First, we need solid data and targets. In our research, we coded people into racial and gender groups based on names and photos available online, and demonstrated that this process could be performed with a high level of accuracy. This idea of ​​”perceived” rather than self-reported race and gender is important, as evidence suggests that what people perceive as your racial identity affects your likelihood of accessing greater career opportunities, including promotions. However, there is a potential danger of misclassifying individuals. For example, for many indigenous peoples, identity is self-determined and the external attribution of identity perpetuates colonial constructs. Health care in Canada should follow other industries in mandating self-declaration of racial and gender identity among leaders, and with that data should come representation requirements among executives.

Second, we must recognize that diversity is not a generic word. For example, it is possible that the desire to increase diversity in leadership has been a driving force behind the rise of women in these positions. But it should be noted that this effect was largely realized by white women, as our study showed that racialized women, like all racialized people, are woefully underrepresented. Similarly, a push to increase the number of racialized people in leadership positions may disproportionately benefit South Asian and East Asian people, who are already well represented in health care, potentially to the detriment of underserved groups. represented such as Black, Indigenous and Filipino Canadians. Diversity is not as simple as “white man versus ‘other’” and we need to take an intersectional approach to diversity in healthcare leadership.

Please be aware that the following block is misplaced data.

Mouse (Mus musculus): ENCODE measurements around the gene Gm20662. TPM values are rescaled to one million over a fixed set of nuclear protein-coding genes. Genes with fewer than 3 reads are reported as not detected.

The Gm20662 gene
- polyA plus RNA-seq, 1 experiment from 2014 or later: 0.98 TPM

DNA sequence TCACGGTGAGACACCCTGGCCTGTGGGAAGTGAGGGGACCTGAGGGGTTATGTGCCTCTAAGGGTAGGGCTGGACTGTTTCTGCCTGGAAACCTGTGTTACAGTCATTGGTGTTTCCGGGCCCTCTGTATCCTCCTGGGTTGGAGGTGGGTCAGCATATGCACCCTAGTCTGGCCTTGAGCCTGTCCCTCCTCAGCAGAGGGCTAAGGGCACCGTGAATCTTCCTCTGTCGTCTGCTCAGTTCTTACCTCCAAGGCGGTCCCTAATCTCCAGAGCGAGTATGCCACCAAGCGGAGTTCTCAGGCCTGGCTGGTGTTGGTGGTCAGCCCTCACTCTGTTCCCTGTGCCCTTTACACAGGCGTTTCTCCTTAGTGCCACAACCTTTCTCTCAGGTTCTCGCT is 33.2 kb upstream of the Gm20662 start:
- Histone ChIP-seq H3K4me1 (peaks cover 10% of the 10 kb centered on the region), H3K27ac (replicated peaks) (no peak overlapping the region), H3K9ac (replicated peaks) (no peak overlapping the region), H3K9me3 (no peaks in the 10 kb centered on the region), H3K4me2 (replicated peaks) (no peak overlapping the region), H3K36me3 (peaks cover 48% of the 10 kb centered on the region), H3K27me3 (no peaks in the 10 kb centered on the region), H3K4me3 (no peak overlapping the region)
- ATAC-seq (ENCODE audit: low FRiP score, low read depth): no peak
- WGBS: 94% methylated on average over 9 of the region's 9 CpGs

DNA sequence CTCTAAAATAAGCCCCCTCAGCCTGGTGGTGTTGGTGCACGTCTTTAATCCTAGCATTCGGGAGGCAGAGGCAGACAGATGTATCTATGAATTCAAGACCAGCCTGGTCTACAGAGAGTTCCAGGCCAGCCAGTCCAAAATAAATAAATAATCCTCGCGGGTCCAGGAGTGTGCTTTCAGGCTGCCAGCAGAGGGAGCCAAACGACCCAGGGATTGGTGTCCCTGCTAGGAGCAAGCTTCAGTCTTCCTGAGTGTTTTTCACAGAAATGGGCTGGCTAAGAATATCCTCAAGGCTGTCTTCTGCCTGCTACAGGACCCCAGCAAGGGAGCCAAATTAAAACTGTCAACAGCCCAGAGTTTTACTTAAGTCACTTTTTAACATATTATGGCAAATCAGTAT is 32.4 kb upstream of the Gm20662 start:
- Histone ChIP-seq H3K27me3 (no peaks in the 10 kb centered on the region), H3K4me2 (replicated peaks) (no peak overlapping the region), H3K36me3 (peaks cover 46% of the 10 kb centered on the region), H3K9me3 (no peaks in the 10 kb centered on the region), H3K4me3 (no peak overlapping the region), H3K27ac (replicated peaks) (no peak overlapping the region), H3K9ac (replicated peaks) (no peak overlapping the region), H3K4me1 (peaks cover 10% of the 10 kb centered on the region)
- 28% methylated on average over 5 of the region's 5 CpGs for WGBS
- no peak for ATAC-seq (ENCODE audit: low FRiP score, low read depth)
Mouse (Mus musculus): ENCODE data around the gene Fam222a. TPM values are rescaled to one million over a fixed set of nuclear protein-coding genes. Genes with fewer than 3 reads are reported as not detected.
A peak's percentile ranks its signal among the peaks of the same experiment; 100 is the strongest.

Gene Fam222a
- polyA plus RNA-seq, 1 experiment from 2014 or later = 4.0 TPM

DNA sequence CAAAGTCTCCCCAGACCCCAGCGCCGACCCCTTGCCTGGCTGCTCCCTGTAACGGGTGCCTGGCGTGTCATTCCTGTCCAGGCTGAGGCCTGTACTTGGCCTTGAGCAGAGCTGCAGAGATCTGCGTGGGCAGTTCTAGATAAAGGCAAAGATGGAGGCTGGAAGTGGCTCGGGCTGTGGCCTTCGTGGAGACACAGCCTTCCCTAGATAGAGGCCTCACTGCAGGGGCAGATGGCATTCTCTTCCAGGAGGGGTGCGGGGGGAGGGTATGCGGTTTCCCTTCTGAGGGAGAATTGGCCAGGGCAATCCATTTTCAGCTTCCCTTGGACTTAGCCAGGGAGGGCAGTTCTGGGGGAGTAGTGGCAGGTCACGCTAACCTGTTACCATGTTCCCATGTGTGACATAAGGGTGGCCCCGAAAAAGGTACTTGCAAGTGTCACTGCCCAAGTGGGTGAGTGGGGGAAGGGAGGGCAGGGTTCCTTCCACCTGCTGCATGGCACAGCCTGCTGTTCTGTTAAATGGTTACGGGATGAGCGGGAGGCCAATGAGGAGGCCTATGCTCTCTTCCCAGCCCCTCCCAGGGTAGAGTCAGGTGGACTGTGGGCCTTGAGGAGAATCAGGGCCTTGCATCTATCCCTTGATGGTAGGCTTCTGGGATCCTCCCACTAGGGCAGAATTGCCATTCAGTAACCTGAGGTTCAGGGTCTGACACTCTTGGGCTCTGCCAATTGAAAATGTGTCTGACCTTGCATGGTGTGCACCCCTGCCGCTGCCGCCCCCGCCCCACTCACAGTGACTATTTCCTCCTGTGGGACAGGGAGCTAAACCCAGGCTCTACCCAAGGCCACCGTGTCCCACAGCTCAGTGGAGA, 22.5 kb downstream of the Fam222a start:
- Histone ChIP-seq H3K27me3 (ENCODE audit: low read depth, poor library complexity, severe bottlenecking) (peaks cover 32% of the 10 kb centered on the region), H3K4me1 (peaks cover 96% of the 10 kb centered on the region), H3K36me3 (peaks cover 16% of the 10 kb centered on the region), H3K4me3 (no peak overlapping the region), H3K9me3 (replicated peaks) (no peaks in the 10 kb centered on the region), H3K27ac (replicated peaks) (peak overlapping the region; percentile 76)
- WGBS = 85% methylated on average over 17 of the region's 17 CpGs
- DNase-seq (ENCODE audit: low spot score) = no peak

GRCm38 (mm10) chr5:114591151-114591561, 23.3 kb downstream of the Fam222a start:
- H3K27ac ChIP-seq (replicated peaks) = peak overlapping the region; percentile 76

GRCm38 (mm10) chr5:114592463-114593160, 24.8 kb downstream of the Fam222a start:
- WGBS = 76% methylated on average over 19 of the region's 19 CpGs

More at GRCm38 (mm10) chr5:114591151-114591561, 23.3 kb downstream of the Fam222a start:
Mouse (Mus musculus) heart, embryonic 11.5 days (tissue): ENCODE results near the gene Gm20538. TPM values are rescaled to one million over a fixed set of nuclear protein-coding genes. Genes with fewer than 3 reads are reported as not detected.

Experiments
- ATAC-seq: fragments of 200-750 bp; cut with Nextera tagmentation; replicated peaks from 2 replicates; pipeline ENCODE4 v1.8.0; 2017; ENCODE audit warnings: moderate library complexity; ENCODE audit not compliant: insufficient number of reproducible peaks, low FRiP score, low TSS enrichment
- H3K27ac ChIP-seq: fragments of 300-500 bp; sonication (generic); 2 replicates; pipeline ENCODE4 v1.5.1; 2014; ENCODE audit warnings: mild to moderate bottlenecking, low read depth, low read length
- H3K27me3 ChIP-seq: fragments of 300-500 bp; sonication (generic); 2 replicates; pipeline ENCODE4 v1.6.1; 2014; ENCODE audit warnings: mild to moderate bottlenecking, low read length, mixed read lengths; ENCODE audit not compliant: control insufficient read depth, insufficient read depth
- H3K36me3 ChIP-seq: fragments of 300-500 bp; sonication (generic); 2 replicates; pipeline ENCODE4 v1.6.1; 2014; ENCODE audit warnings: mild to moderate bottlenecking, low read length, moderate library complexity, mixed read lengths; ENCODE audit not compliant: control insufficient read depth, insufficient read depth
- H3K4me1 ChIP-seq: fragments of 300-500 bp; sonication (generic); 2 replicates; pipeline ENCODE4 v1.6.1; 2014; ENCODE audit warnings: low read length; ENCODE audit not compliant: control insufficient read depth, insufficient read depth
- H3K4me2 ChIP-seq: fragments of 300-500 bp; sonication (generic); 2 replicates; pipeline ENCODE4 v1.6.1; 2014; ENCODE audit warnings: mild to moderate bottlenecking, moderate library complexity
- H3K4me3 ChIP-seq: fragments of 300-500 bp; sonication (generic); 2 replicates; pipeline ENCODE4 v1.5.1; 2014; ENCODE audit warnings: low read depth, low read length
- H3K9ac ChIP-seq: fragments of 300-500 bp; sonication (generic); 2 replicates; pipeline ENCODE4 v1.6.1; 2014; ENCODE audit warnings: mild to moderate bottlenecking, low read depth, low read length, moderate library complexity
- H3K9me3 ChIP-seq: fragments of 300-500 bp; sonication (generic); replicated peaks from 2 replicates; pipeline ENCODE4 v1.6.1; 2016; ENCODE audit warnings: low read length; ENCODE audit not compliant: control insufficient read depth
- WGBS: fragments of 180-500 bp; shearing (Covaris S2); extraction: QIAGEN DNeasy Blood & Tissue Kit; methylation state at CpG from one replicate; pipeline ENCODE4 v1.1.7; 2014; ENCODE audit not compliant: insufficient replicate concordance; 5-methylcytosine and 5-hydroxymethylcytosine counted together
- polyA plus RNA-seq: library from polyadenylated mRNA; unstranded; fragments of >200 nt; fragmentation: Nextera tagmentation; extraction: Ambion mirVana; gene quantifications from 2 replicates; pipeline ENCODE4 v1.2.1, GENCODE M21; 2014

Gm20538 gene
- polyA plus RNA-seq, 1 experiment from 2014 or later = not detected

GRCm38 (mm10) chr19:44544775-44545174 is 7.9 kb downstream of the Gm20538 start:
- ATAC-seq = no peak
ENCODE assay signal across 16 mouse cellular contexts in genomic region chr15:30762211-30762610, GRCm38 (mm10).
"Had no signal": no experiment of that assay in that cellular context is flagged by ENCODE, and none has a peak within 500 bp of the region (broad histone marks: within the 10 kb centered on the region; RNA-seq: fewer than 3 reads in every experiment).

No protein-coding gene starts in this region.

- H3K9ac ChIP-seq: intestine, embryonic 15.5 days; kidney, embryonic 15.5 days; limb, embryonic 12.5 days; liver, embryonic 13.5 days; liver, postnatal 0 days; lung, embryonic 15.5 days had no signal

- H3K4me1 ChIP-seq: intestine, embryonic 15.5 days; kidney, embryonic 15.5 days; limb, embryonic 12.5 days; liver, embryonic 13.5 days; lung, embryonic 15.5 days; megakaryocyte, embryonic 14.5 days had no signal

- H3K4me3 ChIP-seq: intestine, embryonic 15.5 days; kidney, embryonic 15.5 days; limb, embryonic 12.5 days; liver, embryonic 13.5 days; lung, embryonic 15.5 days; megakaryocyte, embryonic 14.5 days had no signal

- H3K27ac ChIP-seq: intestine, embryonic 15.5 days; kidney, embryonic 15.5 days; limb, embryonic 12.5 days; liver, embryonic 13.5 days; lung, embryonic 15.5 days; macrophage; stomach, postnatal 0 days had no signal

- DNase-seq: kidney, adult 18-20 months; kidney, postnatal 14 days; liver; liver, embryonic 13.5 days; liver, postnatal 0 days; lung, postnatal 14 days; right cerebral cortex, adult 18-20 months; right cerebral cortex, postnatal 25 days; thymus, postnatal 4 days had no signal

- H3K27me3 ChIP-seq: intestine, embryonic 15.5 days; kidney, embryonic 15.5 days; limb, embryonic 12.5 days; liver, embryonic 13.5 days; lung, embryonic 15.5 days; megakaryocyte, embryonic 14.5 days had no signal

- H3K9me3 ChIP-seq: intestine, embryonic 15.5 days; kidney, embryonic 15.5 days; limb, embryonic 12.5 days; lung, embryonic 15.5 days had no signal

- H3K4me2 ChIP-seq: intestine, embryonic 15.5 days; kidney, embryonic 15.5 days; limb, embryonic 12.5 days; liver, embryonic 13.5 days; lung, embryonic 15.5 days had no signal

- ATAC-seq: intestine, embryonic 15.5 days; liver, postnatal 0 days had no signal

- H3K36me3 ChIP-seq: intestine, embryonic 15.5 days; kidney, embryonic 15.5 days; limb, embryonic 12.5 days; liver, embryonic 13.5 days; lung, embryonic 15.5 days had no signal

Third, we need to prioritize the problem. The finding that women are equally represented in health care leadership is remarkable and worth celebrating given the large gender disparities that still exist in many other sectors. But it is also a lesson. Diversity policies in health care settings have been around for a long time, and the pool of health care professionals has grown to the point that approximately 50% of all medical students in Canada have been women for more than two decades. We need a similar pipeline for racialized people.

Fourth, we need to report shortcomings as we see them. The term ‘manel’ is now used to describe a stakeholder panel that does not include women. But we don’t have a similar, commonly used term for the exclusion of racialized groups from organizational leadership, nor has the exclusion of these groups gained the same recognition in the collective psyche.

More than 50 years have passed since the Royal Commission on the Status of Women in Canada. Do we need a similar committee to recognize the plight of racialized people?

The status quo of health care leadership excludes many Canadians. We need to close the diversity gaps between healthcare leaders and the populations they serve.